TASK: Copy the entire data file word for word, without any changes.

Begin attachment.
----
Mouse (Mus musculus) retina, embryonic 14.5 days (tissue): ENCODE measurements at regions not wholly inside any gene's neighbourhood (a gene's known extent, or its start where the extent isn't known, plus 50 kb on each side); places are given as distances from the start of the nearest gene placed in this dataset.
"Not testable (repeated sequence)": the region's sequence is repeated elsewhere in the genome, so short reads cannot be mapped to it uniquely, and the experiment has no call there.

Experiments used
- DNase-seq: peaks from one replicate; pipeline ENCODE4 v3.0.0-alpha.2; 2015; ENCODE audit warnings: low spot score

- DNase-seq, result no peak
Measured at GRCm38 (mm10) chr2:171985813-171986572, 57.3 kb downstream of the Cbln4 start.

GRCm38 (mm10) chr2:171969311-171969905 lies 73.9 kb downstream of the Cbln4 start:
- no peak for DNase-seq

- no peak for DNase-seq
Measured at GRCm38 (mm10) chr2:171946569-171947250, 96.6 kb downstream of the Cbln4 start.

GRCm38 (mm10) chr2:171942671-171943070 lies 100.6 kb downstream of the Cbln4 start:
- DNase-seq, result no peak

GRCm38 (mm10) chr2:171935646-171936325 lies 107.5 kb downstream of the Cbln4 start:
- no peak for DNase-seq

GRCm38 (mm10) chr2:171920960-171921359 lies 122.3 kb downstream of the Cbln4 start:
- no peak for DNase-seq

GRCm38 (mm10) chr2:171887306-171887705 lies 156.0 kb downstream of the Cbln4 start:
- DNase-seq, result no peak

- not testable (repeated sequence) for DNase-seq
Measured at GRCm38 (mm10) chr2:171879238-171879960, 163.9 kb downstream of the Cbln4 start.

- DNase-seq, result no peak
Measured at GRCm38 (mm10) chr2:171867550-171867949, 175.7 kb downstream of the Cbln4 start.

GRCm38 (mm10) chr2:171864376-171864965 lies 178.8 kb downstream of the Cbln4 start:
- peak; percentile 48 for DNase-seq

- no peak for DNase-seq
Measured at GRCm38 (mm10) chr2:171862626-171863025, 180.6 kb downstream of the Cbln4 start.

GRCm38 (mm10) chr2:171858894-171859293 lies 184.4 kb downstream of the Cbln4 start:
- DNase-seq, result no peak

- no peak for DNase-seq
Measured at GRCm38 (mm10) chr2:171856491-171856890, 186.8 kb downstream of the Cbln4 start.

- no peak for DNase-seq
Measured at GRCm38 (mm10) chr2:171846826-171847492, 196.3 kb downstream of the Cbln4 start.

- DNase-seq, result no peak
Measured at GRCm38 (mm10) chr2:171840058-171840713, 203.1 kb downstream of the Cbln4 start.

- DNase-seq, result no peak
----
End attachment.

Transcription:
Mouse (Mus musculus) retina, embryonic 14.5 days (tissue): ENCODE measurements at regions not wholly inside any gene's neighbourhood (a gene's known extent, or its start where the extent isn't known, plus 50 kb on each side); places are given as distances from the start of the nearest gene placed in this dataset.
"Not testable (repeated sequence)": the region's sequence is repeated elsewhere in the genome, so short reads cannot be mapped to it uniquely, and the experiment has no call there.

Experiments used
- DNase-seq: peaks from one replicate; pipeline ENCODE4 v3.0.0-alpha.2; 2015; ENCODE audit warnings: low spot score

- DNase-seq, result no peak
Measured at GRCm38 (mm10) chr2:171985813-171986572, 57.3 kb downstream of the Cbln4 start.

GRCm38 (mm10) chr2:171969311-171969905 lies 73.9 kb downstream of the Cbln4 start:
- no peak for DNase-seq

- no peak for DNase-seq
Measured at GRCm38 (mm10) chr2:171946569-171947250, 96.6 kb downstream of the Cbln4 start.

GRCm38 (mm10) chr2:171942671-171943070 lies 100.6 kb downstream of the Cbln4 start:
- DNase-seq, result no peak

GRCm38 (mm10) chr2:171935646-171936325 lies 107.5 kb downstream of the Cbln4 start:
- no peak for DNase-seq

GRCm38 (mm10) chr2:171920960-171921359 lies 122.3 kb downstream of the Cbln4 start:
- no peak for DNase-seq

GRCm38 (mm10) chr2:171887306-171887705 lies 156.0 kb downstream of the Cbln4 start:
- DNase-seq, result no peak

- not testable (repeated sequence) for DNase-seq
Measured at GRCm38 (mm10) chr2:171879238-171879960, 163.9 kb downstream of the Cbln4 start.

- DNase-seq, result no peak
Measured at GRCm38 (mm10) chr2:171867550-171867949, 175.7 kb downstream of the Cbln4 start.

GRCm38 (mm10) chr2:171864376-171864965 lies 178.8 kb downstream of the Cbln4 start:
- peak; percentile 48 for DNase-seq

- no peak for DNase-seq
Measured at GRCm38 (mm10) chr2:171862626-171863025, 180.6 kb downstream of the Cbln4 start.

GRCm38 (mm10) chr2:171858894-171859293 lies 184.4 kb downstream of the Cbln4 start:
- DNase-seq, result no peak

- no peak for DNase-seq
Measured at GRCm38 (mm10) chr2:171856491-171856890, 186.8 kb downstream of the Cbln4 start.

- no peak for DNase-seq
Measured at GRCm38 (mm10) chr2:171846826-171847492, 196.3 kb downstream of the Cbln4 start.

- DNase-seq, result no peak
Measured at GRCm38 (mm10) chr2:171840058-171840713, 203.1 kb downstream of the Cbln4 start.

- DNase-seq, result no peak